Department of Music announces Undergraduate Student William Geiler and Graduate Student Raphael Radna as 2020 Dorothy and Sherrill C. Corwin Award Recipients
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The UC Santa Barbara Department of Music announces undergraduate student William Geiler and graduate student Raphael Radna as the 2020 Dorothy and Sherrill C. Corwin Award recipients. The annual awards recognize excellence in music composition at UC Santa Barbara, and are open to all UC Santa Barbara undergraduate and graduate student music majors in the Department of Music, the College of Creative Studies, and the Media Arts and Technology Program.
The awardees were selected by a committee of external adjudicators nominated by the Corwin Chair, Professor João Pedro Oliveira. This year’s panel included Liviu Marinescu (California State University, Northridge), Panayiotis Kokoras (University of North Texas, Denton), and Paul Rudy (University of Missouri-Kansas City).
For the 2019-2020 award cycle, Geiler received the undergraduate award for his piece April Fog for clarinet in B-flat and piano, in the Solo or Chamber Ensemble category. Geiler describes the piece as “a tone poem inspired by the springtime fog of Santa Barbara, CA.”
Radna received the graduate award for his piece Convergences in the Solo or Chamber Ensemble category, as well as for his piece Trapdoors for the Electronic/Audiovisual category. Radna notes that “Convergences is a study of texture, density, and blending between acoustic and electroacoustic sound. The ensemble plays from an indeterminate score that specifies ranges of musical parameters, highlighting areas of similarity among extended techniques available in the given instrumentation. The electronics analyze features of the instrumental performance and generate sound based on it, amplifying the sense of sonic ambiguity while transcending timbral, gestural, and spatial constraints. The result is a simultaneous development of the same material in both domains, with the electronics serving to modulate the textural density and timbral diversity of the hybrid performance throughout.”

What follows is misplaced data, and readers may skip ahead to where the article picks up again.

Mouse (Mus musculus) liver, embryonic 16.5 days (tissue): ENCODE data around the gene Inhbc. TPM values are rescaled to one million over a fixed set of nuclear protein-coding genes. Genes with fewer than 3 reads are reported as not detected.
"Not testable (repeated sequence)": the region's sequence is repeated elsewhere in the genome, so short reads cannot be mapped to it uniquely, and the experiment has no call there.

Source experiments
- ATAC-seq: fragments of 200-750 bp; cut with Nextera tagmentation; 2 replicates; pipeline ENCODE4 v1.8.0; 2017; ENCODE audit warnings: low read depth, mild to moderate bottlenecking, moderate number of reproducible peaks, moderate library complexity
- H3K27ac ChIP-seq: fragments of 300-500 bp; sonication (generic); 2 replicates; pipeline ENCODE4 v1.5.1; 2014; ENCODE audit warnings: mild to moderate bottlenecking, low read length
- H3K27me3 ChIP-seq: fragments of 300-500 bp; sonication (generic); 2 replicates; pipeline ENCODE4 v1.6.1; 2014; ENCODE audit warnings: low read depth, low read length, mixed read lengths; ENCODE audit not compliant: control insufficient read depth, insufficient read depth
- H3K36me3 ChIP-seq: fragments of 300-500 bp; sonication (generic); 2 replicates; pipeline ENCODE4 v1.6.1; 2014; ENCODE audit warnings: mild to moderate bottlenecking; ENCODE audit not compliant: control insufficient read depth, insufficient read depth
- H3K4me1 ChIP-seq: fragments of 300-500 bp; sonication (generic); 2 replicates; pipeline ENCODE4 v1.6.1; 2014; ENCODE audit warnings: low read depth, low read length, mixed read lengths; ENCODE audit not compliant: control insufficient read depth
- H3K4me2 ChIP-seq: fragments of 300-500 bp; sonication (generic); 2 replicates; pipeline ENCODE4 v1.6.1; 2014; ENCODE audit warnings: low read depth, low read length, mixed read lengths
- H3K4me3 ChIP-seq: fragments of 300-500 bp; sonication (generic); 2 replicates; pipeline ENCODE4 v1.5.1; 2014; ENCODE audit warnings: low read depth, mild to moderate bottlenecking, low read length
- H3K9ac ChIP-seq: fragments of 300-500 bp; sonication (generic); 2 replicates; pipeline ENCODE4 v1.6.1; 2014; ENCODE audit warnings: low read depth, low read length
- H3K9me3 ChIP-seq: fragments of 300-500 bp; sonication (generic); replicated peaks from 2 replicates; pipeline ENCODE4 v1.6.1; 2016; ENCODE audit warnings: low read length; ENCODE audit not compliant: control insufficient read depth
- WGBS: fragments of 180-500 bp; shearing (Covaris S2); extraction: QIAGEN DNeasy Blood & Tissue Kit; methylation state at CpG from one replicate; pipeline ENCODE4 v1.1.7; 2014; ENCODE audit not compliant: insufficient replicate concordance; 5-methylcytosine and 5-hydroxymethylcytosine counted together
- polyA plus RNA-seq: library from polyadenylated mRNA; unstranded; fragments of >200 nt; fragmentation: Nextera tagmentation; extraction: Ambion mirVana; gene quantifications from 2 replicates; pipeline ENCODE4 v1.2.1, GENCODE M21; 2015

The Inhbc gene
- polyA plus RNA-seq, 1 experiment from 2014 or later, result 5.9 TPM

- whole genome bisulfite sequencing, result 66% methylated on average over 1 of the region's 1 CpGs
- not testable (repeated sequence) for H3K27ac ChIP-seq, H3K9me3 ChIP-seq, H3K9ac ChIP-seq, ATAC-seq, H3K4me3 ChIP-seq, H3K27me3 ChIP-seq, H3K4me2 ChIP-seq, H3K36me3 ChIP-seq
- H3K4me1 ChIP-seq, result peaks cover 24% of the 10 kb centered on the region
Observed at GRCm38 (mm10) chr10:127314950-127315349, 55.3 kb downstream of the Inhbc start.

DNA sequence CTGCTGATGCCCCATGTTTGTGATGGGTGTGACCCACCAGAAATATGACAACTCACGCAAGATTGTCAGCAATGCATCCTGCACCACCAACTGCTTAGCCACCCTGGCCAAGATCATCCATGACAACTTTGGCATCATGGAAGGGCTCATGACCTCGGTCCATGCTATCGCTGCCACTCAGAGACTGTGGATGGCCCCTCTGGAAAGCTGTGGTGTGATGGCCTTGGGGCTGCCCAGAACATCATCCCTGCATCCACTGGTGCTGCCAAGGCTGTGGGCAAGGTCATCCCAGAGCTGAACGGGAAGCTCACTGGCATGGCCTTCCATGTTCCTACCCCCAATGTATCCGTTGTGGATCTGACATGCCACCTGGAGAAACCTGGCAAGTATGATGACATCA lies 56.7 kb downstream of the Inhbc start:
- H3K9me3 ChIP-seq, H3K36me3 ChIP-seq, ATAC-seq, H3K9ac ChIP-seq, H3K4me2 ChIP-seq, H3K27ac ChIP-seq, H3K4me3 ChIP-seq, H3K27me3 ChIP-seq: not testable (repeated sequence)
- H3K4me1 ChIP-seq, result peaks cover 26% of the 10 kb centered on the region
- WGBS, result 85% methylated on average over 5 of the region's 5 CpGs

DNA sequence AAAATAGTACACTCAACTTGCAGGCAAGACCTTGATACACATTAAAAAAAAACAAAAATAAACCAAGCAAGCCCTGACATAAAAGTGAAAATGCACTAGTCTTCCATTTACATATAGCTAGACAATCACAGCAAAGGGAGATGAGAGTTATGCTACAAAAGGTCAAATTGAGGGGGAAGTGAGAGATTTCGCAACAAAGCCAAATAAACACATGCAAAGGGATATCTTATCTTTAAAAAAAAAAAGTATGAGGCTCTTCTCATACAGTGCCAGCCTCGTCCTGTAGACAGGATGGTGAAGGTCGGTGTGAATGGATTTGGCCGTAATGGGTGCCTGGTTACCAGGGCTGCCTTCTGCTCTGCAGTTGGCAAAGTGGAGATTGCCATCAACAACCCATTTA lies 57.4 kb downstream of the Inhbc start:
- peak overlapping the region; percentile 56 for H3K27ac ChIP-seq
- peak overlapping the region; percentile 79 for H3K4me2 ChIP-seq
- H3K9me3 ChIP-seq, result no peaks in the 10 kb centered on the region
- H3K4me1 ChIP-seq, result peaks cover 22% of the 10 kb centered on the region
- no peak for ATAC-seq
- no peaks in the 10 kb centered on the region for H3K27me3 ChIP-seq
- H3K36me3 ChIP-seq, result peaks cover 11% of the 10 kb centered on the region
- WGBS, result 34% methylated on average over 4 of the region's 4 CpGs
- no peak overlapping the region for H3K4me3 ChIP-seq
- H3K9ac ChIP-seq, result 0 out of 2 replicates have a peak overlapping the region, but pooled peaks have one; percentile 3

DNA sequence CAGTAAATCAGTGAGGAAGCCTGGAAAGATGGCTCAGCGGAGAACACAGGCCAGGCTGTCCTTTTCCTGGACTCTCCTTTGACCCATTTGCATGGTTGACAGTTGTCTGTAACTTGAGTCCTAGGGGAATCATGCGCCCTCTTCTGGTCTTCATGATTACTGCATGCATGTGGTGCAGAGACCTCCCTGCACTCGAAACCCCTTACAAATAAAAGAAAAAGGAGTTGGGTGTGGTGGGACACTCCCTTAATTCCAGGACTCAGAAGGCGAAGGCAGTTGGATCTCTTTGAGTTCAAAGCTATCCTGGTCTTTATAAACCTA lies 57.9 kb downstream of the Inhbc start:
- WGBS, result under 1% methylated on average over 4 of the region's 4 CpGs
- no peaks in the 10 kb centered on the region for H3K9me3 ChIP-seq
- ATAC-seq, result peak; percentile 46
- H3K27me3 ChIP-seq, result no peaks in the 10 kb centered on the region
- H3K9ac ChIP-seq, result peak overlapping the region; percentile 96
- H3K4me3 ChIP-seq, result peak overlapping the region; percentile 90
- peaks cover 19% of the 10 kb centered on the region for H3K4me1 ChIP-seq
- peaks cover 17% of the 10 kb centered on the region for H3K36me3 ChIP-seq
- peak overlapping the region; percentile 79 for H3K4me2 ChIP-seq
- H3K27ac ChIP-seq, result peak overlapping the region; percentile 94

For his second piece, Trapdoors, Radna notes that the work “weaves an abstract sonic narrative from transformations of a limited set of sound objects and variations on simple gestures articulated by echo, reverberation, and spatialization. The material of the piece includes processed instrumental sounds, field-recordings, computer-generated sound, and recordings of an EML-200 modular synthesizer. Trapdoors was recently remastered and reimagined in an octophonic version, which had its premiere at UCSB in Fall 2019.”
About the Artists
William Geiler (b. 1998) is a composer, multi-instrumentalist and teacher based in Southern California who currently studies Music Composition at the University of California, Santa Barbara. Throughout his musical career he has been active within the realms of classical music, jazz, alternative rock and gamelan, and often fuses these various musical passions in his compositions. As a composer he has received distinctions from Pikes Peak Young Composers, M.T.A.C.’s Composers Today, AN ART ARTISTRY, NY Art Ensemble and the National Federation of Music Clubs.
Raphael Radna is a composer specializing in interactive electroacoustic music and computer-assisted composition. His music has been performed across the United States and in Japan, including at the International Computer Music Conference, the New York City Electroacoustic Music Festival, the California Electronic Music Exchange Concerts, and the Osaka University of Arts Electroacoustic Music Festival.
Radna also has extensive performance experience on guitar, bass guitar, keyboard, and electronics, and has appeared at venues such as The Hollywood Bowl, REDCAT, The Center for New Music, and the Time-Based Art festival. He has completed several tours of North America, the UK, Europe, and Japan with the independent bands Kristin Kontrol, Light Asylum, Ice Choir, and The Depreciation Guild.
Radna holds an MFA in Electronic Music and Recording Media from Mills College, and is currently pursuing a PhD in Music Composition at UC Santa Barbara.
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